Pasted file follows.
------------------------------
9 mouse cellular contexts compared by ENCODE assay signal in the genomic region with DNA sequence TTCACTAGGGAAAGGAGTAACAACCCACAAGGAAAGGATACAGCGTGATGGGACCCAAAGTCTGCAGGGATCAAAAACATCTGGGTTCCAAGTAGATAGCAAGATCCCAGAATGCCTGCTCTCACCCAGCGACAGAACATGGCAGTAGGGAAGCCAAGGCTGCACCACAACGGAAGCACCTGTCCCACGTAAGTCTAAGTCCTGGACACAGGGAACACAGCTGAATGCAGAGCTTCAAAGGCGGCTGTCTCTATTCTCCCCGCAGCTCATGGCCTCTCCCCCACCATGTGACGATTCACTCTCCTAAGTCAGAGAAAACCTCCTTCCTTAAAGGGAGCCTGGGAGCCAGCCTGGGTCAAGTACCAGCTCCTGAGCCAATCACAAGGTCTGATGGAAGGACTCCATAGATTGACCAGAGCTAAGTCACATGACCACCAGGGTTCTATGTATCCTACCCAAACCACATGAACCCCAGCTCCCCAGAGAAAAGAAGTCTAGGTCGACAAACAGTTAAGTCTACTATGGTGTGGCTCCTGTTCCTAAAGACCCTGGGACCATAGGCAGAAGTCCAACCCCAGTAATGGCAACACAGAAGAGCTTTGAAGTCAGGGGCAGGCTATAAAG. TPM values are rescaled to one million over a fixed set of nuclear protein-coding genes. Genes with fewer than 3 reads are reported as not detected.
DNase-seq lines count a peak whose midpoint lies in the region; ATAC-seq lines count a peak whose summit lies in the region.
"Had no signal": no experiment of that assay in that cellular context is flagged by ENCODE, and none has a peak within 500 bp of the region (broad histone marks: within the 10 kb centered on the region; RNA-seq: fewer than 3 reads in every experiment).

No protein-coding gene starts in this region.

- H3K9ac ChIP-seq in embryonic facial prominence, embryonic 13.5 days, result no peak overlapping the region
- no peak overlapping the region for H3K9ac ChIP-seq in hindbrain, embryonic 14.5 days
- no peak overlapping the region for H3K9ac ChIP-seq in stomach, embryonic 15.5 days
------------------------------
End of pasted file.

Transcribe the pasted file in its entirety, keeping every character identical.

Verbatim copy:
9 mouse cellular contexts compared by ENCODE assay signal in the genomic region with DNA sequence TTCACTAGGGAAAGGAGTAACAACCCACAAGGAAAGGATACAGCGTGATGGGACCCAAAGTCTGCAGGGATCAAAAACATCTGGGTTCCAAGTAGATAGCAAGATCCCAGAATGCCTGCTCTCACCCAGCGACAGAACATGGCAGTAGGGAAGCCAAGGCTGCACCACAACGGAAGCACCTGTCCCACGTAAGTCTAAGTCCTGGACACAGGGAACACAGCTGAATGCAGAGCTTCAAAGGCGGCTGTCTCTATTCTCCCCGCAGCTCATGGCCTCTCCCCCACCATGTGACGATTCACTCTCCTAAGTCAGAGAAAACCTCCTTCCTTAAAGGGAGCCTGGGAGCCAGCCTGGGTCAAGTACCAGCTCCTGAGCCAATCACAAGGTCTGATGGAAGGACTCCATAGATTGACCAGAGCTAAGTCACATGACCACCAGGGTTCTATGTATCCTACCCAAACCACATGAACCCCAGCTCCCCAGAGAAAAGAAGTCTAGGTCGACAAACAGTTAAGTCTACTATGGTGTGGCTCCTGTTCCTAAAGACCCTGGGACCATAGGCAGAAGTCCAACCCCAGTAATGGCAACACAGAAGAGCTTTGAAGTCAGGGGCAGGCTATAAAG. TPM values are rescaled to one million over a fixed set of nuclear protein-coding genes. Genes with fewer than 3 reads are reported as not detected.
DNase-seq lines count a peak whose midpoint lies in the region; ATAC-seq lines count a peak whose summit lies in the region.
"Had no signal": no experiment of that assay in that cellular context is flagged by ENCODE, and none has a peak within 500 bp of the region (broad histone marks: within the 10 kb centered on the region; RNA-seq: fewer than 3 reads in every experiment).

No protein-coding gene starts in this region.

- H3K9ac ChIP-seq in embryonic facial prominence, embryonic 13.5 days, result no peak overlapping the region
- no peak overlapping the region for H3K9ac ChIP-seq in hindbrain, embryonic 14.5 days
- no peak overlapping the region for H3K9ac ChIP-seq in stomach, embryonic 15.5 days